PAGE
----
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Description: Overtime & the New Rules | Supporting High Achievers | News from the States | Inclusive Classrooms & Children without Disabilities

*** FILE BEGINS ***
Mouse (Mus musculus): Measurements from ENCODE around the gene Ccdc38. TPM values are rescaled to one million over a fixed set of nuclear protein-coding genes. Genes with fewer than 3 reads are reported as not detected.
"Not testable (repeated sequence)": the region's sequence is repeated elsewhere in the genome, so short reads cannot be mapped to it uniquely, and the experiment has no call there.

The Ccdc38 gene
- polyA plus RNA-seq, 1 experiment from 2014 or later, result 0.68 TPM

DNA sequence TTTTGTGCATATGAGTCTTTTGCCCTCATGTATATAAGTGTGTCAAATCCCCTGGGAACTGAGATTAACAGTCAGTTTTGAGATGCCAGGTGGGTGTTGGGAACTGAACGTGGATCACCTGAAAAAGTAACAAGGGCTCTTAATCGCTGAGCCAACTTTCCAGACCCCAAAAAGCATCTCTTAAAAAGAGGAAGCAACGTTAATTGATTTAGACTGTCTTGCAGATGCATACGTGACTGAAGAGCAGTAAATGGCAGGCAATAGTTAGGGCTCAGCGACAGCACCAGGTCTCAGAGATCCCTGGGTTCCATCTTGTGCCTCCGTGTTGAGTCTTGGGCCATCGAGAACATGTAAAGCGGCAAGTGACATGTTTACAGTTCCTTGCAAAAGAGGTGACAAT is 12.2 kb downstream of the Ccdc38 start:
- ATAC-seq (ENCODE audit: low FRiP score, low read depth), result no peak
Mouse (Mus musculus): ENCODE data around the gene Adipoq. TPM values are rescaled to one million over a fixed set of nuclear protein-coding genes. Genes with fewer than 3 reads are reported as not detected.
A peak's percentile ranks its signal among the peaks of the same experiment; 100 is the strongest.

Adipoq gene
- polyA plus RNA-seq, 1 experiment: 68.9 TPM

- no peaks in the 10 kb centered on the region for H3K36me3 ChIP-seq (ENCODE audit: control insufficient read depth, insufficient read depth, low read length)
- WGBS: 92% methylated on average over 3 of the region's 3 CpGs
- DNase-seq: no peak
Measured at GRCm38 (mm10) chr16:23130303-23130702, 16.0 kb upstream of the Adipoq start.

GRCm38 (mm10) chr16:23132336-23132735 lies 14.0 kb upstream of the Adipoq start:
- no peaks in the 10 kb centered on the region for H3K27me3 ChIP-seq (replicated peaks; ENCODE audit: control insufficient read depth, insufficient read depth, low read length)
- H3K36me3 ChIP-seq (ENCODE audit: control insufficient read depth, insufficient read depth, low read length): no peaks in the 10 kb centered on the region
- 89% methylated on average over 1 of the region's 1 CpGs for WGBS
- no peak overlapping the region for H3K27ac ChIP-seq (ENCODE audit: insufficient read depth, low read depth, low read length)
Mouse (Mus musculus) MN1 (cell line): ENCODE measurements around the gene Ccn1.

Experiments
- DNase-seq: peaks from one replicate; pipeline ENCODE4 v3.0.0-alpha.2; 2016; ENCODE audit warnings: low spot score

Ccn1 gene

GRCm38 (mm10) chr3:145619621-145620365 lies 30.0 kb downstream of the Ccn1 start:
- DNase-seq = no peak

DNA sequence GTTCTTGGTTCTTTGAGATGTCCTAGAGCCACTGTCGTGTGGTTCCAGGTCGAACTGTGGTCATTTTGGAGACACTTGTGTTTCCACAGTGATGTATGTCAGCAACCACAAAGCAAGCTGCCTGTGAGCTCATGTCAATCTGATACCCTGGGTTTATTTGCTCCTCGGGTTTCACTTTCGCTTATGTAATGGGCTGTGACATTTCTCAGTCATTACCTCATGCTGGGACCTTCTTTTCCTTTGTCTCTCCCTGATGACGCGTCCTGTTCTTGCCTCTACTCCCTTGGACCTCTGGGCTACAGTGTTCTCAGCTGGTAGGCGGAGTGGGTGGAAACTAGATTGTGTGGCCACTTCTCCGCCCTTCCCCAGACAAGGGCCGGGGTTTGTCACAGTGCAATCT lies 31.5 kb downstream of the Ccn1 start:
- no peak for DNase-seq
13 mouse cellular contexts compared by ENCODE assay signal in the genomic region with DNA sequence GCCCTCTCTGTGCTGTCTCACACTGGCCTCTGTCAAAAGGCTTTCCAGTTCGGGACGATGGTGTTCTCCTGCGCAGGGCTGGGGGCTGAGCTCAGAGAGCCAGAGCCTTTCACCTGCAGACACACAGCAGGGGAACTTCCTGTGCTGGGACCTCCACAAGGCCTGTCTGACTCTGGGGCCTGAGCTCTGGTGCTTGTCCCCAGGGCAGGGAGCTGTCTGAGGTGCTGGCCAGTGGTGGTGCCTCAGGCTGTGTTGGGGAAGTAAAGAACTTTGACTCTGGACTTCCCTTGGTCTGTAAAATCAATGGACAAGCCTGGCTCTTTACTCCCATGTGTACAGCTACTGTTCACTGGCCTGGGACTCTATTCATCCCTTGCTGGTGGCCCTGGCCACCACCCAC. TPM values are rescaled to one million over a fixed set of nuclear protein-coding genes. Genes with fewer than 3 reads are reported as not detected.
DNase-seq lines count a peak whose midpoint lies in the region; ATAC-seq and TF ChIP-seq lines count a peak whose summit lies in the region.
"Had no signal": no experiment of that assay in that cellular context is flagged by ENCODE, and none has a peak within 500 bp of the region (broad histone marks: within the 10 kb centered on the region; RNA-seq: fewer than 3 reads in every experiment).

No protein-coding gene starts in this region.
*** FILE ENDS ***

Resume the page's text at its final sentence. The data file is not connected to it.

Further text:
Public Policy Notes S outhe r n E a r ly C hild hood As s o ci a tio n Donald Trump Releases Child Care Plan The deduction will be available to stay-athome parents. Dependent Care Savings Accounts (DCSA) On September 13 2016 Republican presidential candidate Donald Trump released a child care plan. This plan incorporates the following components. Income Tax Deduction A rewrite of tax code to al These would be a new cluding in-home nursing and longterm care. Regulatory Reform Reform to promote September 2016 Public Policy Notes Inside this Issue Overtime & the New Rules Supporting High Achievers 2 2 low working parents to deduct from their income taxes child care expenses for up to four children and elderly dependent. The deduction would be available to taxpayers who take the standard deduction as well as those who itemize. The deduction would not be available to taxpayers earning more than 250 000 (or 500 000 if filing jointly). The deduction will be capped at the average cost of care for the state of residence. A child care spending rebate will be available to lower-income taxpayers through the existing Earned Income Tax Credit (EITC). type of accounts that allows families to setaside money to offset child care or elder care costs. The accounts would be available to everyone. They would allow both tax-deductible contributions and tax-free appreciation year-to-year. This account would be in addition to the currently available Dependent Care Flexible Spending Accounts (FSA). Funds from the account could be applied to child care afterschool programs and school tuition. To assist lower-income parents who establish this account the federal government would match up to 500 of the first 1 000 deposited each year. For elderly services the account can cover a variety of services in- family-based and community-based solutions. Create incentives for employers to develop worksite child care. Paid Maternity Leave Amend existing un- News from the States 3 Inclusive Classrooms 4 & Children without Disabilities employment insurance to guarantee six weeks of paid maternity leave. This benefit would apply only when employers do not offer paid maternity leave. The costs of the new program would be paid for by offseting reductions in the program so that taxes are not raised. For a more comprehensive look at the plan and a series of responses to frequently asked questions click here. Take a Second Look Democratic presidential candidate Hillary Clinton has a long history of support for early childhood education initiatives. Her campaign released a fact sheet that included support for universal preschool in 2015 and we have reported her proposals previously. Click here for Hillary s plan. New Overtime Rules The Impact on Early Education The Department of Labor has issued final rules and regulations concerning overtime including information on the potential impact on the non-profit sector. As many of our early childhood programs fall under the non-profit banner we thought it might be helpful to give you the basics and recommend that you determine what impact these new rules may have on your program. Effective December 1 2016 new regulations will take effect concerning overtime pay and those entities that are affected include schools and preschools regardless of their annual sales business done or nonprofit status. The new rules raise the level of compensation that provides the executive administrative and professional exemption to overtime pay. The final rules raises this threshold from 455 a week ( 23 660) for a full-year worker to 913 a week ( 47 476) for a full-year worker. This means that employees that earn less than 47 476 a year will now be eligible for overtime pay regardless of whether they are salaried or hourly. The Department of Labor has issued a document Overtime Final Rule and the Non-Profit Sector that explains the new regulations potential implications for non-profits and lists options for programs to consider to avoid the overtime issue. We recommend that you contact your local regional DOL representatives to get complete information on the impact for your program. High Achievers Are Our Accountability Systems Supporting Them The Thomas B. Fordham Institue recently released a report High Stakes for High Achievers State Accountability in the Age of ESSA. This report examined whether current or planned state accountability systems for elementary and middle schools supported high-achieving students and whether these systems provided schools with the incentive to focus on their high-achieving students. Beginning with the No Child Left Behind Act (NCLB) and then its successor Every Student Succeeds Act (ESSA) accountability for student learning has been a cornerstone of both national and state educational reform. These efforts have often been focused on students that needed support...low achieving students whose Public Policy Notes achievement could be enhanced and supported. During the NCLB era research demonstrated that students just below the bar were most likely to make large gains...while high achievers made lesser improvements. Those most victimized by this regime were high-achieving poor and minority students--kids who were dependent upon the school system to cultivate their potential and accelerate their achievement. including high achievers. The report highlighted four states that can be considered leaders on this issue. We re proud to report that two SECA states Arkansas and South Carolina are two of the four According to the report the policy challenge going forward is to devise accountability systems that raise the ceiling as well as the floor. This is partly about fairness It s wrong for any child to miss out on academic challenges at school and we should do everything we can to develop the full potential of all our students News from the States Pre-K didn t make the Republican platform in Arkansas. A section of the platform that called for universal access to pre-K programs for 3-and 4 year olds and public funding for those in need of it was removed. The deletion occurred because of concerns that what is now a voluntary program might become a mandatory one just like kindergarten. Source Just Say No to Poor Kids AR Democrat Gazette 8 9 2016 State Question 779 of 2016 is an initiated constitutional amendment that will appear on the Oklahoma ballot in November. This amendment will create a limited purpose fund to improve education and levy a one cent sales and use tax to fund education. The revenue is anticipated to be utilized as follows 378 million teacher raises 125 million higher education 50 million grants 50 million early childhood 20 million vocational-technical education. Source Oklahoma One Percent Sales Tax State Question 779 (2016) https ballotpedia.org In early August a group of parents filed a complaint in Leon County Florida civil court to invalidate the decision that their children would Volume 9 Issue 9 repeat third grade under Florida s promotion law because which relies on testing. The case was filed against the Florida Department of Education and seven school districts and was funded by the Opt Out Florida Network. (These or- ganizations have been formed by parents to protest the testing regimens and they request that their children opt out of the required tests.) On August 26th a circuit court judge ruled in favor of the parents. Click here to read the articles about the suit that appeared in the Tampa Bay Times. The U.S. Department of Education announced on August 25 2016 that it had reached an agreement with the South Carolina Department of Education regarding financial support of special education and related services. The litigation involved the level of financial support for these education services and was the result of a reduction in federal aid to the state to support those services. (Under IDEA a state must make available each year at least the same amount of funding as it did in the prior year.) In the settlement the State of South Carolina agreed to appropriate additional state funds and the U.S. Department of Education has agreed not to reduce South Carolina s IDEA grant in any future year. To read a copy of the settlement agreement click here. On August 31 2016 the Orleans Parish School Board (OPSB) voted unanimously to adopt a plan to unify all public schools under the governance of the democratically elected board by July 1 2018. Under the plan all Orleans Parish public schools under the oversight of the Recovery School District (RSD) will transition to the oversight of OPSB. This plan allows the RSD charter schools to remain autonomous in making day-to-day decisions to best service students. The plan also begins the process of creating high standards that OPSB will use to hold charter schools accountable. The Unification Plan also empowers families with choice and ensures equity for all students. (The current governance and oversight system in New Orleans is a mix and the aftermath of Hurricane Katrina when the Recovery School District was created to take over historically low performing schools.) To read a copy of the plan click here. The Orleans Parish School Board adopts the unification plan. Retrieved from http opsb.us Page 3 Southern Early Childhood Association 1123 S. University Ste 255 Little Rock AR 72204 Phone 800-305-SECA Fax 501-227-5297 E-mail info southernearlychildhood.org www.southernearlychildhood.org How to Use Public Policy Notes If you re interested in advocacy one of the most effective tools that you can have is access to information. This newsletter is provided as a service to locate and share information that we think will be helpful to you in your work at the state level and to keep you updated on what s happening in public policy. You ll find information that Compares your state to other SECA states--how you re doing what issues you have in common what the hot topics are in your states. Brings the national scene to your fingertips and gives you a perspective on how national events might impact you...You ll also receive information about where to find additional information. We hope you ll find it helpful. Children need you to be their voice in your community and state. This monthly newsletter is produced by Glenda Bean SECA Executive Director. SECA strives to provide non-partisan and non-biased information A Voice for Southern Children that is of interest to early childhood educators. Sign up at http www.southernearlychildhood.org public-policy public-policy-notes to receive notice of its availability each month. Inclusive Classrooms A Downside for Children without Disabilities One of the major tenets of federal special education law is that children with disabilities should be educated within classrooms with peers that do not have disabilities. to the maximum extent possible. Researchers have begun looking at data to determine whether children without disabilities are negatively impacted when they are educated in classrooms with children with emotional and behavioral disabilities. The research has shown that young children who shared a classroom with children with these disabilities had more absences lower math and reading scores in kindergarten and 1st grade and were more likely to act out in the classroom or struggle with social skills. In 2009 researchers began to take a closer look at the spillover effects a term coined by Jason Fletcher. He found that these effects were more robust and larger for reading and had more of an impact on AfricanAmerican and Hispanic nondisabled students in low-income schools. Obviously this is a controversial topic and will require more thorough research before effective practice guidance can be given. If you re interested in seeing the research behind these and subsequent findings you may find these papers of interest. Does the Presence of a Classmate with Emotional Behavioral Disabilities Link to Other Students Absences in Kindergarten (Gottfried Egalite Kirksey 2016) Spillover Effects of Inclusion of Classmates with Emotional Problems on Test Scores in Early Elementary School (Fletcher 2010) Classmates with Disabilities and Students Noncognitive Outcomes (Gottfried 2014) Source Are Nondisabled Students Worse Off in Inclusive Classrooms Education Week 9 07 2016